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Skeletal Muscle Deoxygenation Abnormalities in Early Post-Myocardial Infarction

Takagi, Shun1; Murase, Norio1; Kime, Ryotaro1; Niwayama, Masatsugu2; Osada, Takuya1; Katsumura, Toshihito1

Medicine & Science in Sports & Exercise: November 2014 - Volume 46 - Issue 11 - p 2062–2069
doi: 10.1249/MSS.0000000000000334
Clinical Sciences

Purpose: Reduced peak aerobic capacity in chronic heart failure can be partly explained by impaired peripheral factors. However, skeletal muscle deoxygenation responses during exercise and their relation to peak aerobic capacity have not been fully established in early post-myocardial infarction (MI) patients.

Methods: Patients early post-MI (age, 61 ± 9 yr; n = 16; 21 ± 8 d after the first MI) and age-, height-, and weight-matched control participants (age, 61 ± 9 yr; n = 18) performed a ramp cycling exercise until exhaustion. Near-infrared spectroscopy at the belly of the vastus lateralis muscle in the left leg was recorded continuously for measurement of skeletal muscle deoxygenation responses during exercise.

Results: Peak oxygen uptake (18.4 ± 3.5 vs 28.2 ± 10.7 mL·kg−1·min−1, P < 0.01) was significantly lower in MI. Change in muscle oxygen saturation from rest to peak exercise (ΔSmO2) was significantly greater in MI than that in controls (2.5% ± 5.6% vs −7.4% ± 3.4%, P < 0.01). Relative change in deoxygenated hemoglobin/myoglobin concentration from rest to peak exercise (Δdeoxy-Hb/Mb) was significantly lower in MI than that in controls (0.1 ± 3.6 vs 8.7 ± 6.4 μM, P < 0.01). In contrast, change in total hemoglobin/myoglobin, which is an indicator of blood volume, was not significantly different between groups. Peak oxygen uptake was negatively correlated with ΔSmO2 (r = −0.53, P < 0.05) and positively associated with Δdeoxy-Hb/Mb at peak exercise (r = 0.65, P < 0.01) in MI.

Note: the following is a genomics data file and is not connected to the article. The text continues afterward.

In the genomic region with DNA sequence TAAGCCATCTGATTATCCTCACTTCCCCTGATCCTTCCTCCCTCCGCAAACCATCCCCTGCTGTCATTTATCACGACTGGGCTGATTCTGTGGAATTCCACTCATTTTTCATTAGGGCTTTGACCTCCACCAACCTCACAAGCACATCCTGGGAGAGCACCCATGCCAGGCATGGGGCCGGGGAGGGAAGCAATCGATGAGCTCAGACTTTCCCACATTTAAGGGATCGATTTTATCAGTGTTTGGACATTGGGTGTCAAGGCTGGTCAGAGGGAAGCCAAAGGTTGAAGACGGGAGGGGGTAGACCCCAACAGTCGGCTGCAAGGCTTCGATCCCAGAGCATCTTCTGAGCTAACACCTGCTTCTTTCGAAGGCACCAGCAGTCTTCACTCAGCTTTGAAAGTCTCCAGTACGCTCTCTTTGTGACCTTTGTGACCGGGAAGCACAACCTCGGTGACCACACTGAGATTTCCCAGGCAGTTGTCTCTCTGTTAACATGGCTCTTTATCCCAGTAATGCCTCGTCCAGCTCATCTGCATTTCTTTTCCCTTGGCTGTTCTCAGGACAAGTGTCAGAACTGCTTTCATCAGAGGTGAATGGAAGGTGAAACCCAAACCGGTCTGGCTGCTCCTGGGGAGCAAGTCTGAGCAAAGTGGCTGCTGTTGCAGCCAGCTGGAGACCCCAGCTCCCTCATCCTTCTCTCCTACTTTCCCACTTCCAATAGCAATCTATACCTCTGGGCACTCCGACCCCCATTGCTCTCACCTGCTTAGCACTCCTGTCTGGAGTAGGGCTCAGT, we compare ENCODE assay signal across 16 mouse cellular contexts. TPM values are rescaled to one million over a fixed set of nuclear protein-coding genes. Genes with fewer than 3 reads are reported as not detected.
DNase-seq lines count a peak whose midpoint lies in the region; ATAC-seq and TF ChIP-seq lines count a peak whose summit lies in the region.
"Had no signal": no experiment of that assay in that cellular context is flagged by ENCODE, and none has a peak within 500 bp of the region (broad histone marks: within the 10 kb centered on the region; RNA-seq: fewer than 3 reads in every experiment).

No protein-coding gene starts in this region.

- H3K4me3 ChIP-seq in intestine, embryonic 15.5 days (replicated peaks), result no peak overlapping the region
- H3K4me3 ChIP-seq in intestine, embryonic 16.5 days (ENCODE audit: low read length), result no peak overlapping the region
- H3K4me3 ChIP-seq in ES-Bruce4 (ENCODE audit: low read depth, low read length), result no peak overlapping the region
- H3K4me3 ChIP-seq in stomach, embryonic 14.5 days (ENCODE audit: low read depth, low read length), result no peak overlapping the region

Conclusions: Skeletal muscle deoxygenation abnormalities were observed during dynamic cycling exercise in early post-MI patients. These abnormalities were related to impaired peak aerobic capacity in early post-MI patients.

1Department of Sports Medicine for Health Promotion, Tokyo Medical University, Tokyo, JAPAN; and 2Department of Electrical and Electronic Engineering, Faculty of Engineering, Shizuoka University, Shizuoka, JAPAN

Address for correspondence: Shun Takagi, Ph.D., Department of Sports Medicine for Health Promotion, Tokyo Medical University, 6-1-1 Shinjuku, Shinjuku-ku, Tokyo 160-8402, Japan; E-mail: stakagi@tokyo-med.ac.jp.

Submitted for publication July 2013.

Accepted for publication March 2014.

© 2014 American College of Sports Medicine